It's lunchtime at Aviva Investors’ offices at No.1 Poultry, but the three platters of fish, meat and vegetable sandwiches supplied by catering lie untouched on the table.
Euan Munro, chief executive of the fund management house, is sitting drinking full fat Coca-Cola from a glass, while the pungent aroma of the Coq d’Argent restaurant upstairs wafts down into our meeting room.
The Scottish boss, who at well over six feet in height is an imposing figure, is unconcerned with food, however.
With over £240bn under management and a background running a fund bigger than the economy of Latvia at Standard Life Investments (his old firm), Munro has bigger fish to fry.
He was drafted in by Aviva Group’s chief executive Mark Wilson in July 2013 to shake up the underperforming division, bruised by long periods of outflows.
His first task was to launch a replica of his megafund at Standard Life, dubbed the Aviva Investors Multi-Strategy (Aims) target return fund, which posted strong first quarterly performance numbers on Monday.
Analysts have long pointed to Aviva’s Investors’ small contribution to the parent group Aviva’s bottom line – it reported annual profits of £93m last year, less than five per cent of parent company Aviva’s earnings compared with a 20 per cent figure at some rivals – but Munro is unperturbed.
“We do need to improve our profitability and that’s why I’m here,” Munro says. “The way to do that is to win increasing volumes of third party business.”
We are sitting in an office directly behind the large clock adorning the central tower on No.1 Poultry – peering out at the Royal Exchange.
“The measure of our importance to Aviva Group should not be the profitability that we generate. It’s a discretionary choice and historically profits have emerged from elsewhere in the organisation.”
Munro’s move into the Aviva Investors hotseat was his first experience as a CEO and marked his permanent migration away from hands-on money management.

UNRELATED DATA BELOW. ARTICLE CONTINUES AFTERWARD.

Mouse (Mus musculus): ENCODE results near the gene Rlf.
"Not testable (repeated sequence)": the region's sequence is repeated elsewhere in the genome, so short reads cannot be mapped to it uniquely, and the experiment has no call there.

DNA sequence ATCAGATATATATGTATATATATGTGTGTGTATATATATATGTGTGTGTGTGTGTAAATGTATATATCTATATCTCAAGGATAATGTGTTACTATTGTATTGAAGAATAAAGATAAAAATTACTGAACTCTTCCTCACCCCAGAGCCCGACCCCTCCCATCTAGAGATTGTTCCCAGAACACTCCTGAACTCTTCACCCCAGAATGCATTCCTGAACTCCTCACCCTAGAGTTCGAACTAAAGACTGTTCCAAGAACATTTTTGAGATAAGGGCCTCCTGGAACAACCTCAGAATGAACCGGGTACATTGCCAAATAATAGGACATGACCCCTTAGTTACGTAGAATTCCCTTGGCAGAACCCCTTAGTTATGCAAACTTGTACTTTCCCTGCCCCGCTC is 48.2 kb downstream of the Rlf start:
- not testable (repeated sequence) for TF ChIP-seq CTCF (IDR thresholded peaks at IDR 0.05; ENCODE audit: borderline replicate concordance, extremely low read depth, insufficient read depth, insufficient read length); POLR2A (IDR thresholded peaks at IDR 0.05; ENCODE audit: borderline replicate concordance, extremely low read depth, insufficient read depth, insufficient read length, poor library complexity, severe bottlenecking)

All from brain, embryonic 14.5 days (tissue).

Yet his experience at the coalface of fund management has come in handy in his new role.
Since taking over the business, two large-scale market shocks have rocked investors – the taper tantrum in July 2013 and the recent sell-off on 15 October, dubbed Wobbly Wednesday.
It’s a trend he sees woven into the fabric of our post-crisis market – and one we all have to get used to.
“You don’t see it day-to-day, but I do genuinely believe that some of the moves to remove the capacity for proprietary trading from investment banks, the Volcker rule type changes, has led to [a situation] that when sentiment changes and the market becomes all one way, there is no real capacity for risk absorbancy in the market,” he says, hitting his stride.
“I genuinely think we’re in a environment where for long periods of time we’ll have a false sense of security and then we’ll have these huge drawdowns and huge episodes of volatility and we’ll see these episodes every three of four quarters… I think it’s the future of our market.”
Munro, who spends three nights a week at his flat near the Tower of London and four nights in Scotland with his family, has other risks to factor in at the business.
The uncertainty of the upcoming UK election (“the fact things haven’t felt wonderful for the vast majority of the population means we are at the mercy of perhaps quite populist decisions being made”), rising global inflation (“the big threat on the macro level”) and ongoing horse trading in the Eurozone around quantitative easing (“the ECB needs a crisis before they can get the political will to do anything”) are all concerns on the horizon.
But for now his priorities are closer to home – managing people and helping them make money for their clients.
“I will still have the odd idea that I think makes money and I’ll throw it in to the process,” he says.
“But 90 per cent of the ideas come from other people. It’s not me sitting in front of the Bloomberg terminal everyday.”